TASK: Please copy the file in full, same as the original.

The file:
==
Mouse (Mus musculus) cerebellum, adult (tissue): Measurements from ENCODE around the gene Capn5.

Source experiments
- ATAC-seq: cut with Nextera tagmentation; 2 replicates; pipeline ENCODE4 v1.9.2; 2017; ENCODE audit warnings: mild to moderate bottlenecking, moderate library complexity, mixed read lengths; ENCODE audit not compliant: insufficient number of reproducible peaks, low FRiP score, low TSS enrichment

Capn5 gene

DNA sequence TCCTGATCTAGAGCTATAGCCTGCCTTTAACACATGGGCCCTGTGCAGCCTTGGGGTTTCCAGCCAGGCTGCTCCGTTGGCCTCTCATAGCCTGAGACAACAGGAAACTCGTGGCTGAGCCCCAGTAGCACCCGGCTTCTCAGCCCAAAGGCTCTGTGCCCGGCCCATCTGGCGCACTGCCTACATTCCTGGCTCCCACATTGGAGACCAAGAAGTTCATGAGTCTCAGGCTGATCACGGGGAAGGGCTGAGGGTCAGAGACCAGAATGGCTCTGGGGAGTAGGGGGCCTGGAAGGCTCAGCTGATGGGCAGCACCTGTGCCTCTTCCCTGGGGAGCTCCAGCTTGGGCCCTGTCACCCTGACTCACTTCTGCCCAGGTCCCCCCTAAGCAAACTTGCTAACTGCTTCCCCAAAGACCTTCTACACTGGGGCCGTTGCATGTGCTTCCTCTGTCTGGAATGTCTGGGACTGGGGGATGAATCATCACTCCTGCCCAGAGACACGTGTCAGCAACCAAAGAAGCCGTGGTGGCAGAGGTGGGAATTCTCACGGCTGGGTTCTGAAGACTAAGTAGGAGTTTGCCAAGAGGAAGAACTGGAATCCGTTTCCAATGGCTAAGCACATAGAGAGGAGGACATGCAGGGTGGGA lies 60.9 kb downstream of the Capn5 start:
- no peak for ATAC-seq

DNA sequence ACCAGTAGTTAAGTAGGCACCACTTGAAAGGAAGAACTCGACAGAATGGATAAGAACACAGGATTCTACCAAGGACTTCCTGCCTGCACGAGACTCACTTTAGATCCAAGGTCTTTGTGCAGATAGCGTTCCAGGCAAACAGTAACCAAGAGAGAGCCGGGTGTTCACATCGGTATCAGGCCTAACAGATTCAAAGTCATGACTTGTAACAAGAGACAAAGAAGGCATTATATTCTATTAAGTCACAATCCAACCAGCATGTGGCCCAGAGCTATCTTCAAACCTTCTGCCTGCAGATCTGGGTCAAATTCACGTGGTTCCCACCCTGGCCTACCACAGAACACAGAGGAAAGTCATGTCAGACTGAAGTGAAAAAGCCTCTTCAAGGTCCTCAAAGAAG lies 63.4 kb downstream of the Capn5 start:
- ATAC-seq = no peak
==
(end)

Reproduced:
Mouse (Mus musculus) cerebellum, adult (tissue): Measurements from ENCODE around the gene Capn5.

Source experiments
- ATAC-seq: cut with Nextera tagmentation; 2 replicates; pipeline ENCODE4 v1.9.2; 2017; ENCODE audit warnings: mild to moderate bottlenecking, moderate library complexity, mixed read lengths; ENCODE audit not compliant: insufficient number of reproducible peaks, low FRiP score, low TSS enrichment

Capn5 gene

DNA sequence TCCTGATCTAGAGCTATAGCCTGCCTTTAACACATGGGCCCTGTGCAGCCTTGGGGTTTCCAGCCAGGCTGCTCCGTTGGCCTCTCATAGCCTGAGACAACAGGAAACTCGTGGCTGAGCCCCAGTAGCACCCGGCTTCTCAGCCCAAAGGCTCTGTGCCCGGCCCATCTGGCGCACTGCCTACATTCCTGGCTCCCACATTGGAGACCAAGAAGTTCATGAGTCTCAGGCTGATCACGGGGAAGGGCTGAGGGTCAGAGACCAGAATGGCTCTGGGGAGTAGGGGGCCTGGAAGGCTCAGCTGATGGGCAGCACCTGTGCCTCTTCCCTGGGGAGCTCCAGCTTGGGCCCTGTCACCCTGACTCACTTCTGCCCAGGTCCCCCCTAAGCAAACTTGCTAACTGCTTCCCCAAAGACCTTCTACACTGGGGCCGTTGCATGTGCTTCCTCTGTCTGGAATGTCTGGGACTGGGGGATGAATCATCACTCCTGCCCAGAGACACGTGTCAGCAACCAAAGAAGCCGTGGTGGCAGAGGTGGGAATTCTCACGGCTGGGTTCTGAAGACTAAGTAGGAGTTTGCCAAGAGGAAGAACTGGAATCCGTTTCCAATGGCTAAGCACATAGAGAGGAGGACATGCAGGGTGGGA lies 60.9 kb downstream of the Capn5 start:
- no peak for ATAC-seq

DNA sequence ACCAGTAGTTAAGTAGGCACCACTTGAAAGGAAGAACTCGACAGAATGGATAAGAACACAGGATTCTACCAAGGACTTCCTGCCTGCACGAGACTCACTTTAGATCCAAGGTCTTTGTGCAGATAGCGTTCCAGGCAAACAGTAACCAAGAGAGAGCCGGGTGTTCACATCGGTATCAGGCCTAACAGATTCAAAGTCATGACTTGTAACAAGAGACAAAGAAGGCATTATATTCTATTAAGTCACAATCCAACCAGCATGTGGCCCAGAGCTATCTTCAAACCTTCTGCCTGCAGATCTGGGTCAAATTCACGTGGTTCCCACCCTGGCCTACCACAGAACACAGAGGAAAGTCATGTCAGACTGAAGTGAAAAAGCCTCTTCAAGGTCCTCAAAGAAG lies 63.4 kb downstream of the Capn5 start:
- ATAC-seq = no peak